The Quebec Court of Appeal decision in Anglo Pacific Group PLC: how “real” are your royalty rights?

19 novembre 2013

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On August 6th, 2013, the Quebec Court of Appeal issued a noteworthy decision in the matter of Anglo Pacific Group PLC v. Ernst & Young Inc. et al. It is of particular interest to parties holding or considering obtaining mining royalties in the Province of Quebec.

The Court of Appeal analyzed for the first time the legal characterization of a royalty agreement under Quebec law, including whether it can create real rights. If real rights had been created and registration requirements were complied with, it would have been necessary to consider whether the real right in question was eligible to be purged by way of a vesting order in connection with a sale by a receiver in an insolvency context or other sale under judicial authority.

Facts

In August 2009, Anglo Pacific made an $8 million loan to the debtors, two exploration companies holding exploration mining claims in the Province of Quebec. The loan was evidenced by a debenture governed by the laws of the Province of Quebec, along with an associated net smelter return royalty agreement, pursuant to which Anglo Pacific was to receive a percentage of the profits from the debtors’ future production.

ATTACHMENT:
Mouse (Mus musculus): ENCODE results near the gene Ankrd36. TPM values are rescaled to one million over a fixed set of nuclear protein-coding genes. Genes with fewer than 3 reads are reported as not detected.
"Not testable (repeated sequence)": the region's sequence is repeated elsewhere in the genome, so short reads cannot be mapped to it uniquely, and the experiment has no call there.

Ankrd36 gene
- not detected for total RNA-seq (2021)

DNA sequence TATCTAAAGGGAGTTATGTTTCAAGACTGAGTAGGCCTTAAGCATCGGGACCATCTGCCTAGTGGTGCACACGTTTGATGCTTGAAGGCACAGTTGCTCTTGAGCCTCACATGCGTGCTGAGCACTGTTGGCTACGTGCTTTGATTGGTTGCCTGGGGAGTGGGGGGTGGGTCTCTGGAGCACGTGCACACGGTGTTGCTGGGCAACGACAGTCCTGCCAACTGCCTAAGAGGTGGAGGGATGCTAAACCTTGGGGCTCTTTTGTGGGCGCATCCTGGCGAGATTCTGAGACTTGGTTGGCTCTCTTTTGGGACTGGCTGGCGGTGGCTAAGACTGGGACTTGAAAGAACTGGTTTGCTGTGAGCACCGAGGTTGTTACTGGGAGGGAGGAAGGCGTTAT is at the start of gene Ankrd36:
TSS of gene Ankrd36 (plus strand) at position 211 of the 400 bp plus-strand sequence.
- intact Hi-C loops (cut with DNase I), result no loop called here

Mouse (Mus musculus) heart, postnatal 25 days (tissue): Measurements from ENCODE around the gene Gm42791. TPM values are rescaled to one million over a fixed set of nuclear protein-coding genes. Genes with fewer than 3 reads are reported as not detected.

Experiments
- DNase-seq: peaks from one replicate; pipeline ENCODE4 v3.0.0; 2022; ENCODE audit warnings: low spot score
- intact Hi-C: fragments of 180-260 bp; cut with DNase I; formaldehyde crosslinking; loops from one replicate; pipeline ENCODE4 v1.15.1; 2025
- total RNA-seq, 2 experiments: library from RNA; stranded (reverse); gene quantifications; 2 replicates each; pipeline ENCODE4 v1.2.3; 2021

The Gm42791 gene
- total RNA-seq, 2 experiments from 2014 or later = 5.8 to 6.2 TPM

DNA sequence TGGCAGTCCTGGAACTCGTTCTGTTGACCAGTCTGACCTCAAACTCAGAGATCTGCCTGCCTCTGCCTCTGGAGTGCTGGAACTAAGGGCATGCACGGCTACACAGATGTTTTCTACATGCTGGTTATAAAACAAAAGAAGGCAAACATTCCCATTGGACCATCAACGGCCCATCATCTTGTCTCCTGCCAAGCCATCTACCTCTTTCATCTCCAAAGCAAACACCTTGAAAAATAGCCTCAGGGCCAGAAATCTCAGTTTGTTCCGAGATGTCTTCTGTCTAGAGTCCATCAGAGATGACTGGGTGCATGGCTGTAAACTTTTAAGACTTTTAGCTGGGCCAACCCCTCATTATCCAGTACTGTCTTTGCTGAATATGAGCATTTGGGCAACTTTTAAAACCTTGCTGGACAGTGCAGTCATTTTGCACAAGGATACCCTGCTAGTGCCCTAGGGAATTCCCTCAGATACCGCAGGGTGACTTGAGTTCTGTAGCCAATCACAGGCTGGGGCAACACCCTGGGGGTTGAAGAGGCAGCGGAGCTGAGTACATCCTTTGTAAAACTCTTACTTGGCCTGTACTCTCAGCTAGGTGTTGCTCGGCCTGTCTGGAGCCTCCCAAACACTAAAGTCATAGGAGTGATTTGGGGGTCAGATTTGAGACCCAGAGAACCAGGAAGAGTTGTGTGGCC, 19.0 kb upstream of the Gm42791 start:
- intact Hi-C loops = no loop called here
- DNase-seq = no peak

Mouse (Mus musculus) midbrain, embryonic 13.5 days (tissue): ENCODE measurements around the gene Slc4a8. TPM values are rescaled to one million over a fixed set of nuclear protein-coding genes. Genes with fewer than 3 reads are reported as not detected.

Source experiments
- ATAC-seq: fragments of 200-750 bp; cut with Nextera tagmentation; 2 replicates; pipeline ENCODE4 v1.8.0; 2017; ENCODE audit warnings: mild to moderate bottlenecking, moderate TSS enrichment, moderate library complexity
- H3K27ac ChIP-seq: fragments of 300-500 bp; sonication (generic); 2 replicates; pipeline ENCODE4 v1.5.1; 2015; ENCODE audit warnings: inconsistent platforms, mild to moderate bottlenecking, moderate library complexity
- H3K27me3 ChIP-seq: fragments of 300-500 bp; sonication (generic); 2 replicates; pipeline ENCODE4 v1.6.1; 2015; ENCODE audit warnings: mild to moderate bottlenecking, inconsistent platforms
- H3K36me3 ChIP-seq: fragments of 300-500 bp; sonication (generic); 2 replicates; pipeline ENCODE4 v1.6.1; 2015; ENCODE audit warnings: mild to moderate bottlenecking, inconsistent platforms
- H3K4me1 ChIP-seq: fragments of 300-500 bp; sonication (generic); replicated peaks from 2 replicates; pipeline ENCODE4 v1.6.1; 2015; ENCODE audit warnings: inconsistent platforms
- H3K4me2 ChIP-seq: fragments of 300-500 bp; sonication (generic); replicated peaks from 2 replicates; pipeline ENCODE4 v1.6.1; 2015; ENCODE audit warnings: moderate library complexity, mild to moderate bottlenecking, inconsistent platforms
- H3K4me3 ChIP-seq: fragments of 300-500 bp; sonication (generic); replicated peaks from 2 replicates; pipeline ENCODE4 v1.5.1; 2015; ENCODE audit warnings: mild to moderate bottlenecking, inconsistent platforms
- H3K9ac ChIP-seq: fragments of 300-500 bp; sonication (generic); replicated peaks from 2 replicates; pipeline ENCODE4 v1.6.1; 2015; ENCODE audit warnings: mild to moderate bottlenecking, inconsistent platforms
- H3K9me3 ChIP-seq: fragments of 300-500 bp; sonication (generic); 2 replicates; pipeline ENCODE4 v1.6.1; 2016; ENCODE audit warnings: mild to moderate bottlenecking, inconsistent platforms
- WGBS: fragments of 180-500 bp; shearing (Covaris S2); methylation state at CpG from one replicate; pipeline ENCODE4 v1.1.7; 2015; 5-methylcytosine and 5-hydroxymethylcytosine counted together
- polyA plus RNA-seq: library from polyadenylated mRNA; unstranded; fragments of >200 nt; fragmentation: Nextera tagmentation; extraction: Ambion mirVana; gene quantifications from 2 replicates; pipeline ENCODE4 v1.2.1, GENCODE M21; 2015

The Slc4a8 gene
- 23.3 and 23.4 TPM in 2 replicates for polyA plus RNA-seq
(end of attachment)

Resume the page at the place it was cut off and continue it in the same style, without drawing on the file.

At this stage, the debtors only held mining claims allowing them to explore for minerals and had not yet received a mining lease allowing them to extract and sell minerals. Given that the assets of the debtors were already subject to security interests granted in favour of first ranking creditors, Anglo Pacific required as a condition to the loan that the debtors grant a perpetual royalty agreement and second ranking hypothecs in favour of Anglo Pacific.

The debenture and royalty agreement was published in the Public Register of Real and Immovable Mining Rights, which is maintained under the Mining Act (Quebec) (the Mining Register). The second ranking hypothecs were published in the Mining Register, as well as the relevant land registry and the Register of personal and movable real rights (the substantial equivalent of the PPSA register in common law provinces) (the RPMRR) but the debenture and royalty agreement were not published in the RPMRR or the land registry.

In August 2010, the debtors commenced insolvency proceedings and the first ranking creditors eventually obtained an order appointing Ernst & Young LLP as receiver of the debtors’ assets. The receiver obtained an order from the trial judge allowing the sale of the assets of the debtors, free and clear of the rights created under the royalty agreement. This order was appealed by Anglo Pacific.

Nature of the Royalty under Quebec Law

The Court of Appeal began by clarifying that in order for a right to constitute a real right, the holder must have a direct right in the property, being the “usus”, “fructus” or “abusus” (the right to use, perceive the proceeds from or alienate the property). The Court then analyzed whether the mining claims held by the debtors constituted real rights, and consequently whether the debtors were in a position to grant real rights in favour of Anglo Pacific.